Questions spawn stories; stories are life

UPDATE: Apparently some kind of error occurred at the paper and an older column of mine ran Sunday. This column will appear in the hard edition of the newspaper at some point in the future.

UPDATE 2: This will run on Sunday, Sept. 7 in the paper. You got a scoop here on the blog.

This is my weekly column for the Sunday, Aug. 31, Hibbing Daily Tribune. A shorter version of this piece ran as my radio essay on KAXE’s “Between You and Me” yesterday.

Questions spawn stories; stories are life
By Aaron J. Brown

Right now there’s a big silver trailer parked outside the studios of KAXE, near the library, on the Mississippi River in Grand Rapids. Inside that trailer people are talking to each other, to loved ones, telling them things they never knew. The trailer is part of the StoryCorps project, an initiative to bring understanding to families and record the human history of America. You can schedule a visit to the trailer with a family member or friend and simply interview each other. The recording is given to you as a free CD to serve as part of family history. With your permission, select interviews may be archived in the Library of Congress, used on National Public Radio or locally on KAXE.

Though the StoryCorps trailer is now located in Grand Rapids, a fact that might cause central and east Rangers to recoil, organizers say they hope to attract interviews from all over the area, especially the Iron Range. Our area, with its vibrant history and unique culture, was central to StoryCorps’ decision to come to northern Minnesota. The project will be running in Grand Rapids until Sept. 20.

These interviews are as simple, and complicated, as asking questions.

Who? What? Where? When? How? Why?

These are the questions they teach you at journalism school. There’s some other stuff, too, but good journalists are either too busy and/or drunk to remember. Just know that those words provide the nitty gritty of interviewing. A good question will lead to an enduring story.

The answers to the really important questions are easy to remember. You don’t need notes or a commemorative plaque. You’ll always know if someone said they loved you, or not; if they knew what was in that odd looking laboratory beaker that you just drank, or not. You do, however, need to ask the important questions, and sadly so many important questions die on the vine.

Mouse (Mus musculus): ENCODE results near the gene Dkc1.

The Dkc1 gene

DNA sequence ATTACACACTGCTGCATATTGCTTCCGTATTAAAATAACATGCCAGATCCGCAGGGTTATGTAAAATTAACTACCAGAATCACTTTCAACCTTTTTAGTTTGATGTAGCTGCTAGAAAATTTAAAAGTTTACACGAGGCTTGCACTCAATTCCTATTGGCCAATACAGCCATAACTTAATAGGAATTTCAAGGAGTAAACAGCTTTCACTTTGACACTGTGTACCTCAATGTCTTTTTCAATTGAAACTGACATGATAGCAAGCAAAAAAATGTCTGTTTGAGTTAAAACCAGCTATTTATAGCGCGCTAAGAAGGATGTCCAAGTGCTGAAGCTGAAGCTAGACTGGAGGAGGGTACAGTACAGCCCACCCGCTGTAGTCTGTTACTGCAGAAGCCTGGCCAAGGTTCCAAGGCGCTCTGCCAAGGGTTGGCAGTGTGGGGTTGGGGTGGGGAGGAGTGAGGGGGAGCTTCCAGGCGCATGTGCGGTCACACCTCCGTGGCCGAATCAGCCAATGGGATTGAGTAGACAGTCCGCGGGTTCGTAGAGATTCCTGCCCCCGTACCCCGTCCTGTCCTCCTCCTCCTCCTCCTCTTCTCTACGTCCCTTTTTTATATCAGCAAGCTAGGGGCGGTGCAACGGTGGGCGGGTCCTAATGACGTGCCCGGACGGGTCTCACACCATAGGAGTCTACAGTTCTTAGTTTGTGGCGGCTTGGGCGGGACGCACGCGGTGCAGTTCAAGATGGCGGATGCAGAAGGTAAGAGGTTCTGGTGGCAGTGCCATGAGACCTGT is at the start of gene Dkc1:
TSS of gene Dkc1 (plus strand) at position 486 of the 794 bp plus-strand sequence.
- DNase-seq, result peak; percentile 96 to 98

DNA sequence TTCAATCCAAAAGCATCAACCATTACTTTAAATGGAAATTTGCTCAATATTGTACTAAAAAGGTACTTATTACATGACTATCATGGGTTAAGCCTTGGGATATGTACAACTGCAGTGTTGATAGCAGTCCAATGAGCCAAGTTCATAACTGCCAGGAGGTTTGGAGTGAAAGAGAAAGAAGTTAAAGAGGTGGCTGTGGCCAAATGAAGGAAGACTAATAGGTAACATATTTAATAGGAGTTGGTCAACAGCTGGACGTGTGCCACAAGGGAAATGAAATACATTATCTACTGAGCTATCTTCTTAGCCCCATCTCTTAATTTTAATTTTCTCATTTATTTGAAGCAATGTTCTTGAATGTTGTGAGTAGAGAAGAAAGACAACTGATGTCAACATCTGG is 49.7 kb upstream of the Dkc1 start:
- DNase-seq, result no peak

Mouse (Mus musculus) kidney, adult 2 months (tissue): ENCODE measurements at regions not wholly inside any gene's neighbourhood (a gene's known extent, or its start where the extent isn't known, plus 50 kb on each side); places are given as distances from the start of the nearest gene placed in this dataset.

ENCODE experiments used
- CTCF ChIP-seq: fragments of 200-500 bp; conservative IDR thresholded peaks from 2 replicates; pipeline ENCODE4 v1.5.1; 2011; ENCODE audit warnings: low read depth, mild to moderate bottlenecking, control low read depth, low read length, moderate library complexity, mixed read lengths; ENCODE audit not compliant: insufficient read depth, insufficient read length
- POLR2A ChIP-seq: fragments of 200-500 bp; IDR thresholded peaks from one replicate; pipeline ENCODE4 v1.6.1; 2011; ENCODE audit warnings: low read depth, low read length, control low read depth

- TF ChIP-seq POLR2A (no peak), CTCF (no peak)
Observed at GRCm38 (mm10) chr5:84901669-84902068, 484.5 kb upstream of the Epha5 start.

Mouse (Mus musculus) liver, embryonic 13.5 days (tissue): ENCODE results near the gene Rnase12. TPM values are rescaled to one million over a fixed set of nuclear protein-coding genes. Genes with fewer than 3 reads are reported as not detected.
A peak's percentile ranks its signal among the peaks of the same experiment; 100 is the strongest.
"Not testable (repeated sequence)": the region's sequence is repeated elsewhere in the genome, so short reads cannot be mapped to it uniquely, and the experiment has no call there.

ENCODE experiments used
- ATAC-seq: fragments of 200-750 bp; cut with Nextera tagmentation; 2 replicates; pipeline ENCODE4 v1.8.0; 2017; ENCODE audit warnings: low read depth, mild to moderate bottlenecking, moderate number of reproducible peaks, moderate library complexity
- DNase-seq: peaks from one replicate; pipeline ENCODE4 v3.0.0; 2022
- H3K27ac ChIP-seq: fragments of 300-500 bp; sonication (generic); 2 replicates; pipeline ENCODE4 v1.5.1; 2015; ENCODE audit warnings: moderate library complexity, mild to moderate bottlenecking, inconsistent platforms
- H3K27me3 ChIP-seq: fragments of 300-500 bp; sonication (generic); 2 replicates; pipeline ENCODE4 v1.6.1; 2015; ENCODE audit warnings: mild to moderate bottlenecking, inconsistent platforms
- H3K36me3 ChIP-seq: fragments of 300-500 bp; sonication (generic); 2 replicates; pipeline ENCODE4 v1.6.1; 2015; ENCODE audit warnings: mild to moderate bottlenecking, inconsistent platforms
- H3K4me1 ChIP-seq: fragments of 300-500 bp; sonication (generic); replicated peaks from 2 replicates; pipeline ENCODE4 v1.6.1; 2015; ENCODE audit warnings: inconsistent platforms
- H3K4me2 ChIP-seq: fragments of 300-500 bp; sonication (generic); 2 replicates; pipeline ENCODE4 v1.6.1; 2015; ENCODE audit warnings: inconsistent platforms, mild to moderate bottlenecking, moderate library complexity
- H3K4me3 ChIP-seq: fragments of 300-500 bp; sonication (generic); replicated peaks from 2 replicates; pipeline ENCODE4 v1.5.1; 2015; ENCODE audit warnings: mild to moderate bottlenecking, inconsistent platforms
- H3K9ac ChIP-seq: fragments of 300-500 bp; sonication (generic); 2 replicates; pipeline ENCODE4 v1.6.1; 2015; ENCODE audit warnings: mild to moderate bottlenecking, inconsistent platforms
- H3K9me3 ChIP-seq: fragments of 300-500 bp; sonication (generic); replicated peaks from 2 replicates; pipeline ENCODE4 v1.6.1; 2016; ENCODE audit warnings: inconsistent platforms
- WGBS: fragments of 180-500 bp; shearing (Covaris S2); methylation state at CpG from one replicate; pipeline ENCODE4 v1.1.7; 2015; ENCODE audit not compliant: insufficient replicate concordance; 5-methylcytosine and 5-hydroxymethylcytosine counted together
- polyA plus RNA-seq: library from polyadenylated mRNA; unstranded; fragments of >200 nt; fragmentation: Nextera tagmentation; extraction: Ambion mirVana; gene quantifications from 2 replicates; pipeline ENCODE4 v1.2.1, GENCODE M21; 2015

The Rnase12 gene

My life was changed entirely by a question. Though its exact phrasing is a matter of contention, a woman once asked me, “So, are we a thing?” The answer was yes. This one question ignited a marriage, indirectly created three human beings, and continues to line the pockets of a mortgage company somewhere in Ohio. So, that’s a pretty big question, but good questions don’t have to be directly related to the status of a relationship or produce babies to remain valid.

For instance, I am reminded of a story I heard one time about a new reporter on the Iron Range. She wasn’t from this country and was still learning English. Perplexingly, she was assigned to cover a hockey game despite having no idea what hockey was. After reading a book about hockey from the library, she attended her first game at an Iron Range rink and asked the local coach just one question afterward. “Why you lose game?”

That’s a deep question. It’s the only one you need, really. An experienced reporter might have known to ask about puck handling, skating strength and missed power play opportunities. But isn’t that all succinctly tied together in this foreign reporter’s query?

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Right now we’ve all got important questions churning in our minds: questions we’d like to ask our families, our spouse, our friends, our kids. These questions are the substance of a good life. I don’t mean we have to ask them to survive. Many people live long lives never asking the big questions. One of the endearing traits of human beings is that we are born capable of asking questions, weaving the answers into our lives and passing on stories.

NOTE: For more information about StoryCorps and how you can schedule a time for you and your friend or loved one, see or call Heidi at 218-326-1234.

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